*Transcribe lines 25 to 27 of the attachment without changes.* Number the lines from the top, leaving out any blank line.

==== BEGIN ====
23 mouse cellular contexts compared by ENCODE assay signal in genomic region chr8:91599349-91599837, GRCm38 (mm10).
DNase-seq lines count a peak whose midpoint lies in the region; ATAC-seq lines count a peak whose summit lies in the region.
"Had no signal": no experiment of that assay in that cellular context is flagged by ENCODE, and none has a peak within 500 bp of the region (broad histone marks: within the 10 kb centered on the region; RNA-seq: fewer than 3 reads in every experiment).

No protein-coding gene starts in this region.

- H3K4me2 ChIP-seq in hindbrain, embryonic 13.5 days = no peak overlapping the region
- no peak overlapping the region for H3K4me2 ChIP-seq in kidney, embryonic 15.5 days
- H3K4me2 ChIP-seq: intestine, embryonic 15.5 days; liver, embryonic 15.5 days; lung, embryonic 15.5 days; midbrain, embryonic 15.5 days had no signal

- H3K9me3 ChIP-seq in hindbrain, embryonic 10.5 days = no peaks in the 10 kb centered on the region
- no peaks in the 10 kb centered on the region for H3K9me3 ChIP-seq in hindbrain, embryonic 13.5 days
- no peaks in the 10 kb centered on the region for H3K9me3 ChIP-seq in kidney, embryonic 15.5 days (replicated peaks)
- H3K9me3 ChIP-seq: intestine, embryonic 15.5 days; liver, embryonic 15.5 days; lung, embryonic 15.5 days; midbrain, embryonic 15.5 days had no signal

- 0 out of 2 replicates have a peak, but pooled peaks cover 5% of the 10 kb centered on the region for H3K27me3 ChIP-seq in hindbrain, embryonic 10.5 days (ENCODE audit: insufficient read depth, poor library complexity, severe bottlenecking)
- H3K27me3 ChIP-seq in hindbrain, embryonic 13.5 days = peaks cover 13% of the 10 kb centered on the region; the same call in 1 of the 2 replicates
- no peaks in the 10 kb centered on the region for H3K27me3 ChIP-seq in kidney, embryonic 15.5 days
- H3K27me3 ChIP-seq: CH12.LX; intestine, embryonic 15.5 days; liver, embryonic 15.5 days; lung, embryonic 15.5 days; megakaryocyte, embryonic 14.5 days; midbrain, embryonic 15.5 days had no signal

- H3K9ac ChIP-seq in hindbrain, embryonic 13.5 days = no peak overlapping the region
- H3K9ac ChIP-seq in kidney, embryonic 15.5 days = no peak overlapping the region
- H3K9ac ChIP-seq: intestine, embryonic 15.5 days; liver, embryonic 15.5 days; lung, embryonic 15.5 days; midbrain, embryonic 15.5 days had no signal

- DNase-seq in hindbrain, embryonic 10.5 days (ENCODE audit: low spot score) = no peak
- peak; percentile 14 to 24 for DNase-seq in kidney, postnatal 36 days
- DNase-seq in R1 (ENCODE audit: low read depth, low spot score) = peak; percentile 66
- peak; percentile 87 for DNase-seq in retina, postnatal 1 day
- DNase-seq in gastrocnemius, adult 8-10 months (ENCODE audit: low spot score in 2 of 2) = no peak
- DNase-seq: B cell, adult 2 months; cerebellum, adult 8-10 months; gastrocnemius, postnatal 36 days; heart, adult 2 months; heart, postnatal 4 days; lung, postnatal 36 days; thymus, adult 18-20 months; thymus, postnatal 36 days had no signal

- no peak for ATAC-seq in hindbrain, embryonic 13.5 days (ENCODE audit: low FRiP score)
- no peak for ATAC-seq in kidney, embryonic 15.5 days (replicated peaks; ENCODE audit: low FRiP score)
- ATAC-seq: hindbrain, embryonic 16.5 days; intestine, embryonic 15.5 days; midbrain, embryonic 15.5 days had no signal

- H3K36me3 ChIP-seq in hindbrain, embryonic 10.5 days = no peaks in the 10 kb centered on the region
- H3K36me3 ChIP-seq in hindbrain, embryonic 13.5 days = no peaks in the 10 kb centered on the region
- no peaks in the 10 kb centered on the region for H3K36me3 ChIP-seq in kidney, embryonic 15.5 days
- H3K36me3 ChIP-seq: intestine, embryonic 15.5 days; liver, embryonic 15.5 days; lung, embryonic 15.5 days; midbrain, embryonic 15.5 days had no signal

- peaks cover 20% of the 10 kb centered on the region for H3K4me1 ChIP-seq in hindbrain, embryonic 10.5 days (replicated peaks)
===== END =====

- no peak for ATAC-seq in hindbrain, embryonic 13.5 days (ENCODE audit: low FRiP score)
- no peak for ATAC-seq in kidney, embryonic 15.5 days (replicated peaks; ENCODE audit: low FRiP score)
- ATAC-seq: hindbrain, embryonic 16.5 days; intestine, embryonic 15.5 days; midbrain, embryonic 15.5 days had no signal